News Corp, one of the world's most powerful publishing conglomerates, is rounding off a scandal-rocked financial year with reports of astonishing capital losses.
As the BBC reports, the company, owned by media mogul Rupert Murdoch, is eyeing an estimated $2.1bn (£1.3bn) loss.
These losses were announced as the company filed with the United States Securities and Exchange Committee to officially divide itself into two separately categorize financial entities. Essentially the print and publishing half of the company, which includes The Times, The Sun, The Wall Street Journal, and The New York Post, and literary publishing giant Harper Collins, would separate from the media, film, and television branch, which includes 20th Century Fox's film studio, as well as Fox News and other media outlets.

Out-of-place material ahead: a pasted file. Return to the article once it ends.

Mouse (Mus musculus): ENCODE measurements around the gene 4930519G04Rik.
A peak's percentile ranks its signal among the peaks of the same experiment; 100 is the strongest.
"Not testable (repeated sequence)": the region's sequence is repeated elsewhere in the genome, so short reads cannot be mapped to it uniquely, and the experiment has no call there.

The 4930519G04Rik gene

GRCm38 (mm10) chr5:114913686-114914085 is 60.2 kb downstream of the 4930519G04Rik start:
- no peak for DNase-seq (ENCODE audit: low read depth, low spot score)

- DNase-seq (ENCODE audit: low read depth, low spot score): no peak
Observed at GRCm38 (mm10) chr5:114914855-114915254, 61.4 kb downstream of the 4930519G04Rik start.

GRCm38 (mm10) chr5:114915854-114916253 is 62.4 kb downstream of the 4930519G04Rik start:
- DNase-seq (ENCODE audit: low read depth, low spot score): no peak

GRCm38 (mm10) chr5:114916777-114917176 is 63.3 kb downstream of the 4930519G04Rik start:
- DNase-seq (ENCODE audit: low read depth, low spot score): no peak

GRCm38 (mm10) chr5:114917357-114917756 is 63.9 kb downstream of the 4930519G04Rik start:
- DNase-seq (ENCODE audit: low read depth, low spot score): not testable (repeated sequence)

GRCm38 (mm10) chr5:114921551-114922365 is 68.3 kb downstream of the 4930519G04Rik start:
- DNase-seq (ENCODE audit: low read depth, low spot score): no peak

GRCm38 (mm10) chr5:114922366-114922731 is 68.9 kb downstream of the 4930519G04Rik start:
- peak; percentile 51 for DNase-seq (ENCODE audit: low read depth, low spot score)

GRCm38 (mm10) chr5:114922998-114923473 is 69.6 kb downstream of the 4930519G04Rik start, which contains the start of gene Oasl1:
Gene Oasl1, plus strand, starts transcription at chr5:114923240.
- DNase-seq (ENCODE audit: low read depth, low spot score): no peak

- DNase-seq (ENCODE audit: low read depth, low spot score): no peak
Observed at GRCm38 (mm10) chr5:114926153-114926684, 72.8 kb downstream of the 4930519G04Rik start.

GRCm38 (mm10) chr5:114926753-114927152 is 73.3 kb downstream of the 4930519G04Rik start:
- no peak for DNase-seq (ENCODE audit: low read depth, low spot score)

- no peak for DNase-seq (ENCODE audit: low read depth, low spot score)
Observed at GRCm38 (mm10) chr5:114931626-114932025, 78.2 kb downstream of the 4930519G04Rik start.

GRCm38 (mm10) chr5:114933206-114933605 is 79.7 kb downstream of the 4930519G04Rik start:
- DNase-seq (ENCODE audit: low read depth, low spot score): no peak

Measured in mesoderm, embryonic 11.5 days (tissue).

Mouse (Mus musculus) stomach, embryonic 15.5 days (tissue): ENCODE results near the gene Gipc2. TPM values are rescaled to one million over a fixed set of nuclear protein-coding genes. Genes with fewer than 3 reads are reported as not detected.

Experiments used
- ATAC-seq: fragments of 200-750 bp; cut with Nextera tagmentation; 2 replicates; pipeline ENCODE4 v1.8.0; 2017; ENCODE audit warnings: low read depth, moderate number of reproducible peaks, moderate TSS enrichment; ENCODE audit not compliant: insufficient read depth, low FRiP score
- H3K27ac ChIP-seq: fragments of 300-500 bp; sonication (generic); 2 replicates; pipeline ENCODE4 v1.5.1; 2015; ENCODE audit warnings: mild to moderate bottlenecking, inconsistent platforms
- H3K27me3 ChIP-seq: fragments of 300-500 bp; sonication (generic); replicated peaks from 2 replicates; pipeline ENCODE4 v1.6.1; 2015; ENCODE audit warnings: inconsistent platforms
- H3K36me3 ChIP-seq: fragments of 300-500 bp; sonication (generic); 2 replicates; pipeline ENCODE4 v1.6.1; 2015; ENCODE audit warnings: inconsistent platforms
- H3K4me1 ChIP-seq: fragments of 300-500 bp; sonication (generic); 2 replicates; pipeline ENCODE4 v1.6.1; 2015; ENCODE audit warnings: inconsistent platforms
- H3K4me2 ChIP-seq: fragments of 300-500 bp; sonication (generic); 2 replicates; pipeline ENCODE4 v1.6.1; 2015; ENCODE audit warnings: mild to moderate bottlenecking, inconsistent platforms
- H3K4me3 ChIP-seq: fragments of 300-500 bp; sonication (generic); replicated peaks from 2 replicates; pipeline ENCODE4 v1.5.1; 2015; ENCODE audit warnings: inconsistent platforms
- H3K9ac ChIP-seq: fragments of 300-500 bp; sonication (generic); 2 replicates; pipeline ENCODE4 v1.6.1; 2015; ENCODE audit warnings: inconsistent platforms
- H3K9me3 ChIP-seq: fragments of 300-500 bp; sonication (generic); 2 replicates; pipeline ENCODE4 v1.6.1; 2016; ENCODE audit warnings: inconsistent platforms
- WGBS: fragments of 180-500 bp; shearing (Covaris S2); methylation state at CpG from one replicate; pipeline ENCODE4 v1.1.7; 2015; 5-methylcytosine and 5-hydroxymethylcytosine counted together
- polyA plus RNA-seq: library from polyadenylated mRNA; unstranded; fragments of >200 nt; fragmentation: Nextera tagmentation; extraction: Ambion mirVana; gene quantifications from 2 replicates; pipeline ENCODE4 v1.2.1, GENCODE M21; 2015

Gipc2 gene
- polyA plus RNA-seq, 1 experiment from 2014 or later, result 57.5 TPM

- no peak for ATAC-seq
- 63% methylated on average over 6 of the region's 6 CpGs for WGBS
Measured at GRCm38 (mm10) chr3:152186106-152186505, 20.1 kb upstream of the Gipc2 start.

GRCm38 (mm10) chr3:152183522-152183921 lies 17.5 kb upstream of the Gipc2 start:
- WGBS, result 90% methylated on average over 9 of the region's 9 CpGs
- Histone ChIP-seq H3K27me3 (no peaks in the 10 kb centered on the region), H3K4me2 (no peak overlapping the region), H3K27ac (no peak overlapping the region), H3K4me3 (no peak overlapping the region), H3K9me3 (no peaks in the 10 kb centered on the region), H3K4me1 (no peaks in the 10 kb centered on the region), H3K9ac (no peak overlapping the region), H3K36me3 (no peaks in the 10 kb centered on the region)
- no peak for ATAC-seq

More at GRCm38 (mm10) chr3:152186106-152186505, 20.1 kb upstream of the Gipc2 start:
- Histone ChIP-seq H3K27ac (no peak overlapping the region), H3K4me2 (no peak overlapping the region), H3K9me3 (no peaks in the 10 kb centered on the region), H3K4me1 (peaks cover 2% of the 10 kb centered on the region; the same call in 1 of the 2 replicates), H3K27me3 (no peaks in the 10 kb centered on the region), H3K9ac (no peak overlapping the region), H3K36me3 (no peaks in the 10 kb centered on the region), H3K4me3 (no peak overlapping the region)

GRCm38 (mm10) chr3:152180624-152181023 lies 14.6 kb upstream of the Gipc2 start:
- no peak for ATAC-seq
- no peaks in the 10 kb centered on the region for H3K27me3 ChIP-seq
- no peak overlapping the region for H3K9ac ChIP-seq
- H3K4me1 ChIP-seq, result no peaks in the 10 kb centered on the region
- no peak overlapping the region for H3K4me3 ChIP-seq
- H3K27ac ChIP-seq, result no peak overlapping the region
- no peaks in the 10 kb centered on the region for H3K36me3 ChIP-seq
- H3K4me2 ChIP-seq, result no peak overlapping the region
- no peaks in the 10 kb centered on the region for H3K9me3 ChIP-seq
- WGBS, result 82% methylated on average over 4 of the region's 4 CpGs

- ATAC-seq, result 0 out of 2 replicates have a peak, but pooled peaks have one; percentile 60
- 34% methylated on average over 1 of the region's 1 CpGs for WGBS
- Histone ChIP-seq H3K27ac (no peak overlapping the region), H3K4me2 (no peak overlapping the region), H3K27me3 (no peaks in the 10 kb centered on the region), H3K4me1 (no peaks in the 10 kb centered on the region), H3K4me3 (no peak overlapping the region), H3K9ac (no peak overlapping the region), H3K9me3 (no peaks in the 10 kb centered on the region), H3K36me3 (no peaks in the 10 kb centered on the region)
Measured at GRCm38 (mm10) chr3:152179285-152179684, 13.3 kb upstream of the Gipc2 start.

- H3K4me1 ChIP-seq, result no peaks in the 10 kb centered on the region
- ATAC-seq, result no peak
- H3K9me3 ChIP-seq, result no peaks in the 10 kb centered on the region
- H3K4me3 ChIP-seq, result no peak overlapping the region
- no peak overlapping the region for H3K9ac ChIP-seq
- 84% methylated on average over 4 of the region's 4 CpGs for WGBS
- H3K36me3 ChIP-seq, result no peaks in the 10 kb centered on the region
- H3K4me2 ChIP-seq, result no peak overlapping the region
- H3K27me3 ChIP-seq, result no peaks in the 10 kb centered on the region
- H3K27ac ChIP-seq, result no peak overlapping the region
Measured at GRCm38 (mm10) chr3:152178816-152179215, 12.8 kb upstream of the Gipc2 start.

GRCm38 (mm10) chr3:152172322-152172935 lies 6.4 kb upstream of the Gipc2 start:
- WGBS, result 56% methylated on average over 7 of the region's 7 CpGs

Earlier this year, the company and the Murdoch family behind it suffered a terrific blow, both to its integrity and its financial status when it shut down its News of The World publication.The closure of the popular paper was a response to an ugly phone-hacking scandal that began a year of bad press for News Corps, as well as an extensive conversation and investigation of their practices and the practices of modern journalists in general.
As the BBC reports, the losses were reported as the result of "adverse trends affecting several businesses" among other issues, such as strains to the global economic climate in general.
The loss of News of The World was hinted at as the "...sale of certain assets at a value below their carrying value...", according to the BBC.
Rupert Murdoch, who will continue to chair and operate as CEO for News Corp as a whole, will now also reportedly become executive chairman of the new publishing branch that will be formed after the split is complete.
Mr. Murdoch will face a pay increase said to be "modest".